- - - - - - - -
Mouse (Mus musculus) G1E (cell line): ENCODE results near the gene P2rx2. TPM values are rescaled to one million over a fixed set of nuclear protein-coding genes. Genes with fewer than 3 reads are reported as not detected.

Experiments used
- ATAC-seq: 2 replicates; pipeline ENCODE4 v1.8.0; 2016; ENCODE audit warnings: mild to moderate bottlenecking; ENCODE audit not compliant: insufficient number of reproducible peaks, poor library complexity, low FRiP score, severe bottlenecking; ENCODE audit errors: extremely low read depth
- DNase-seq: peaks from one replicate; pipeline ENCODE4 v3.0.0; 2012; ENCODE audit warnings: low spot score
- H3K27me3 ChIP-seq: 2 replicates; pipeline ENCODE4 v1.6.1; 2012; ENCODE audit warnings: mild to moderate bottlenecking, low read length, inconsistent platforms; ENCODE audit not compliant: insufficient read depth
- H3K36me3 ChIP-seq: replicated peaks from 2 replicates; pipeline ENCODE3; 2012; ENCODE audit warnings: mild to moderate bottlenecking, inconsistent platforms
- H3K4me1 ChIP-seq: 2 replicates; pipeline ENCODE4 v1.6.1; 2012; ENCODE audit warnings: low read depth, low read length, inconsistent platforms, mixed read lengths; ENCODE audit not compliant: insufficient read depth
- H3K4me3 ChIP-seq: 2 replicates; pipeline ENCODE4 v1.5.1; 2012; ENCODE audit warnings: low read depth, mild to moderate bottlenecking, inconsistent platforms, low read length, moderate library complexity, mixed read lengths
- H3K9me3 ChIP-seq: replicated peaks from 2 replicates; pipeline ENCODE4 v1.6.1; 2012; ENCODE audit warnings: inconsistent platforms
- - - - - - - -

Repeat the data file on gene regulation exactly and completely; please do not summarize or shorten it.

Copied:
Mouse (Mus musculus) G1E (cell line): ENCODE results near the gene P2rx2. TPM values are rescaled to one million over a fixed set of nuclear protein-coding genes. Genes with fewer than 3 reads are reported as not detected.

Experiments used
- ATAC-seq: 2 replicates; pipeline ENCODE4 v1.8.0; 2016; ENCODE audit warnings: mild to moderate bottlenecking; ENCODE audit not compliant: insufficient number of reproducible peaks, poor library complexity, low FRiP score, severe bottlenecking; ENCODE audit errors: extremely low read depth
- DNase-seq: peaks from one replicate; pipeline ENCODE4 v3.0.0; 2012; ENCODE audit warnings: low spot score
- H3K27me3 ChIP-seq: 2 replicates; pipeline ENCODE4 v1.6.1; 2012; ENCODE audit warnings: mild to moderate bottlenecking, low read length, inconsistent platforms; ENCODE audit not compliant: insufficient read depth
- H3K36me3 ChIP-seq: replicated peaks from 2 replicates; pipeline ENCODE3; 2012; ENCODE audit warnings: mild to moderate bottlenecking, inconsistent platforms
- H3K4me1 ChIP-seq: 2 replicates; pipeline ENCODE4 v1.6.1; 2012; ENCODE audit warnings: low read depth, low read length, inconsistent platforms, mixed read lengths; ENCODE audit not compliant: insufficient read depth
- H3K4me3 ChIP-seq: 2 replicates; pipeline ENCODE4 v1.5.1; 2012; ENCODE audit warnings: low read depth, mild to moderate bottlenecking, inconsistent platforms, low read length, moderate library complexity, mixed read lengths
- H3K9me3 ChIP-seq: replicated peaks from 2 replicates; pipeline ENCODE4 v1.6.1; 2012; ENCODE audit warnings: inconsistent platforms